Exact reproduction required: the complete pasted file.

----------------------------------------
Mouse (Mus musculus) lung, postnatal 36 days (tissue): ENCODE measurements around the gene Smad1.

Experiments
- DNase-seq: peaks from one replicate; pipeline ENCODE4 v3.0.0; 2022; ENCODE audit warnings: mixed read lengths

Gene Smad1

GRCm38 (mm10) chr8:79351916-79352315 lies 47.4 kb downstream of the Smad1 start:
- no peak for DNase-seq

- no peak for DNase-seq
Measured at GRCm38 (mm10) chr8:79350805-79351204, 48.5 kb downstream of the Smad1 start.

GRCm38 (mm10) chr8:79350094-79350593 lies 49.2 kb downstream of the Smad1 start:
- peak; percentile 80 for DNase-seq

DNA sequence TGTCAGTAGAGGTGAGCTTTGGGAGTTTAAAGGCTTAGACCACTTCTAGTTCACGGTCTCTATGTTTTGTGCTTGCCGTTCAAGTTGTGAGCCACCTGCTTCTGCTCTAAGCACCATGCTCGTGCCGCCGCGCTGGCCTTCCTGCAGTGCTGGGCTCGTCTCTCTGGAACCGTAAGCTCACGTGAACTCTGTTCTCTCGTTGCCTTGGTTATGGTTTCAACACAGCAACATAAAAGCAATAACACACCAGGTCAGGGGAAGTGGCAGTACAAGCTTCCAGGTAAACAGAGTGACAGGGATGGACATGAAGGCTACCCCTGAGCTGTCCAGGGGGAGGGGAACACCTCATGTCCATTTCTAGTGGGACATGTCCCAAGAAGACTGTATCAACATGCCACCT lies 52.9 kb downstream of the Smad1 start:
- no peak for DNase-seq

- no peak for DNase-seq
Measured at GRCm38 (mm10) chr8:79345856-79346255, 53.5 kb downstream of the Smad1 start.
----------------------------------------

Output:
Mouse (Mus musculus) lung, postnatal 36 days (tissue): ENCODE measurements around the gene Smad1.

Experiments
- DNase-seq: peaks from one replicate; pipeline ENCODE4 v3.0.0; 2022; ENCODE audit warnings: mixed read lengths

Gene Smad1

GRCm38 (mm10) chr8:79351916-79352315 lies 47.4 kb downstream of the Smad1 start:
- no peak for DNase-seq

- no peak for DNase-seq
Measured at GRCm38 (mm10) chr8:79350805-79351204, 48.5 kb downstream of the Smad1 start.

GRCm38 (mm10) chr8:79350094-79350593 lies 49.2 kb downstream of the Smad1 start:
- peak; percentile 80 for DNase-seq

DNA sequence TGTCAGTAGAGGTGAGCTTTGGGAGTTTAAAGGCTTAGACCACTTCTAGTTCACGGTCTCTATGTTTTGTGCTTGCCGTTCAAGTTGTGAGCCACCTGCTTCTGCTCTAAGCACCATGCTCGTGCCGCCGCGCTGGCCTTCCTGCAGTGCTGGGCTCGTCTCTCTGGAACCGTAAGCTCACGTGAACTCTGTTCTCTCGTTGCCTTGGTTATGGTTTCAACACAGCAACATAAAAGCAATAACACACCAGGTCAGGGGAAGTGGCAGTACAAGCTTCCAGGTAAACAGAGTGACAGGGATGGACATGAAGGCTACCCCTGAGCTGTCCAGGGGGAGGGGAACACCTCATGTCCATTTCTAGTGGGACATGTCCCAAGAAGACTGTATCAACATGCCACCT lies 52.9 kb downstream of the Smad1 start:
- no peak for DNase-seq

- no peak for DNase-seq
Measured at GRCm38 (mm10) chr8:79345856-79346255, 53.5 kb downstream of the Smad1 start.